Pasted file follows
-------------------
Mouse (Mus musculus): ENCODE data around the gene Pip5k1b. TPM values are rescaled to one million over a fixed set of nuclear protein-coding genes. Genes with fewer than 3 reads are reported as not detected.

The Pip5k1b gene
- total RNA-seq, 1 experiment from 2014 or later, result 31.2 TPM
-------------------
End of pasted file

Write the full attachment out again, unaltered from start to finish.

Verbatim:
Mouse (Mus musculus): ENCODE data around the gene Pip5k1b. TPM values are rescaled to one million over a fixed set of nuclear protein-coding genes. Genes with fewer than 3 reads are reported as not detected.

The Pip5k1b gene
- total RNA-seq, 1 experiment from 2014 or later, result 31.2 TPM